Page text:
KIDS
May 13, 2014

Mother's Little Helper

If you want your children to clean up, try enlisting them as helpers, rather than asking them to help. It makes a difference.

Young children usually start out feeling very good about cleaning up — it makes them feel adult and important. But somewhere along the line, mother's little helper often becomes resistant, and getting children to put down their iPads and help out around the house can seem like more trouble than it's worth.

What happens? The difference between a child's being willing or unwilling to help may be the result of the way in which parents ask, a new study finds. When parents ask using a noun (“Won't you be my helper?”) rather than a verb (“Please help clean up”), children are more likely to cooperate.

While they played, the scientists provided four opportunities for the kids to help them clean up a mess, open a container, put away toys, and pick up crayons. In each case, the children had to stop playing to help.

“We were inspired by previous research that showed if you describe behavior with nouns, it signals that the behavior in question reflects the person’s basic underlying character,” Christopher Bryan, one of the authors of the study, told TheDoctor. Research has shown most people want to do the right thing and be thought of as a good person and being considered a helper keys into that.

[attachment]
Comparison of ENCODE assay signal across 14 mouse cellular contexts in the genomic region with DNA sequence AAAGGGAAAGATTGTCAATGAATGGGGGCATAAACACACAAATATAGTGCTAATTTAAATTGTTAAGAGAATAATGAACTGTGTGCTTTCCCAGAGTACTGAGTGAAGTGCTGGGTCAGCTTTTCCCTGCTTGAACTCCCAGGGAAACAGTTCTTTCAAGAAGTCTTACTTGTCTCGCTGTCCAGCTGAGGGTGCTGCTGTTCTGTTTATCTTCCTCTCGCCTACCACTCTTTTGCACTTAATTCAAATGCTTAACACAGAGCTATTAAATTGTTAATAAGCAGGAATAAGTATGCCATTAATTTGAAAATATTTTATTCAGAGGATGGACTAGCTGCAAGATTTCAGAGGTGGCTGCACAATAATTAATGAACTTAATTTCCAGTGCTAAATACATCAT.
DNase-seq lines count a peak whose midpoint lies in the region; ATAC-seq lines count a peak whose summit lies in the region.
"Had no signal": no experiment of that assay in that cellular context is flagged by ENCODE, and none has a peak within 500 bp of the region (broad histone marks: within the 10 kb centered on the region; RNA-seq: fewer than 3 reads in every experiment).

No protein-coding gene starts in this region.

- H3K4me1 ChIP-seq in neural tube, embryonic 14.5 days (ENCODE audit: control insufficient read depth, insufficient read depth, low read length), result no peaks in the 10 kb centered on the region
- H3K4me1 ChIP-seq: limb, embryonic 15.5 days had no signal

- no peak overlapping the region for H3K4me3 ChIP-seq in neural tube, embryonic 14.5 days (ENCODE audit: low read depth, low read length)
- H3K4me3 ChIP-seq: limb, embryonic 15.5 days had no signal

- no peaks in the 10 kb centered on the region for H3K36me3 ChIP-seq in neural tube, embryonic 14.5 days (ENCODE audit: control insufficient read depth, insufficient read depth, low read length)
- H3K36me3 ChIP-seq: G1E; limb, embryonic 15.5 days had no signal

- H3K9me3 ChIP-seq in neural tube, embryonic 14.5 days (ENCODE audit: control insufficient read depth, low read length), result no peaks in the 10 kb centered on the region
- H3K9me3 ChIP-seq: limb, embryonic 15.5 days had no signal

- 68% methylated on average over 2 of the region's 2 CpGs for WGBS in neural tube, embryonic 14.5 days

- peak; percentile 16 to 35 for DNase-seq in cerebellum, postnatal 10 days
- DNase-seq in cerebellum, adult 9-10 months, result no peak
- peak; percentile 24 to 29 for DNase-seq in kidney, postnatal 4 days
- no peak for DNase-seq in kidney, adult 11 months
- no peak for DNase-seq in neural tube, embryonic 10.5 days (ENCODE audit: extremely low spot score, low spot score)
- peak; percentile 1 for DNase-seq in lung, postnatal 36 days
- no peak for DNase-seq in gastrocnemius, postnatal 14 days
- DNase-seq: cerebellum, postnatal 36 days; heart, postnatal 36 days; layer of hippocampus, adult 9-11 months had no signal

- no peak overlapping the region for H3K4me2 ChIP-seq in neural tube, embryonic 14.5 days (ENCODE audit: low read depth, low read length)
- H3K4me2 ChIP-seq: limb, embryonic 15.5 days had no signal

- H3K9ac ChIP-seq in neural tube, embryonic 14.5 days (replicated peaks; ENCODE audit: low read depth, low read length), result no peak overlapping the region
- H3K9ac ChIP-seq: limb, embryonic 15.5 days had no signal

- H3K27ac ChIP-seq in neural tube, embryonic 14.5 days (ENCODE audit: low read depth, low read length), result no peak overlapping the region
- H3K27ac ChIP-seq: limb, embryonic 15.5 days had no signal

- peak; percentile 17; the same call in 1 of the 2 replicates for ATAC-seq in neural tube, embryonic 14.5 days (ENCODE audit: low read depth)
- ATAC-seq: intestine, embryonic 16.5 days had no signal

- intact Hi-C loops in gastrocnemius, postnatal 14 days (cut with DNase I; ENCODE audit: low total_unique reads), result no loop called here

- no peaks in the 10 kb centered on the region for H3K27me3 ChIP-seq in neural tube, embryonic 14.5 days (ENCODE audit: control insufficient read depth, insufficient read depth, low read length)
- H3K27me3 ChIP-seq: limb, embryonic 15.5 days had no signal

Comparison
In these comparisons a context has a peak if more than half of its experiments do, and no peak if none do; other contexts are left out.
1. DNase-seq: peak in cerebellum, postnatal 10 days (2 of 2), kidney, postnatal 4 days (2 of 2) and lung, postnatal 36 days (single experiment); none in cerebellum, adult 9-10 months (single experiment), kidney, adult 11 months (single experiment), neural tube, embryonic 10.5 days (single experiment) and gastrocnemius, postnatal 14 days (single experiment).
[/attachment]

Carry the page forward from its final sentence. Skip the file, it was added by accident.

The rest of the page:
The investigators wanted to see how early this desire to be viewed as a good person begins to show itself. They chose to look at being helpful because it is one of the behaviors that adults try to teach children, and as every parents knows, it can also be really hard to get kids to do.

In two experiments with about 150 three- to six-year-olds, an investigator began by talking to the kids about helping. In one study, helping was referred to with a verb: “Some children choose to help.” In the other, it was referred to with a noun: “Some children choose to be helpers.”

As the children played, they had four opportunities to help clean up a mess, open a container, put away toys, and pick up crayons. In each case, the children had to stop playing to help. The researchers also recorded how often a child chose to help when helping was never mentioned.

Children who had been asked to be a “helper” helped significantly more than those who were simply asked to help. When researchers talked to the kids about helping, using verb wording, the children didn't help any more than when helping was never brought up. “When I ask my 3-year-old, “Do you want to come and be my helper?” anecdotally, I find that works pretty well,” Bryan said.

But this noun wording strategy works best when it is related to something that the child has control over, like helping, as opposed to a skill such as art, Bryan adds. For example, asking a child if they want to be a chef as opposed to asking if they want to cook, is not the same as asking if he or she wants to be a helper or to help.

The message for parents is that harnessing your child's desire to be thought well of is likely to be a better way to get them to do what you want than threatening or nagging them.

The study was published online recently in Child Development.

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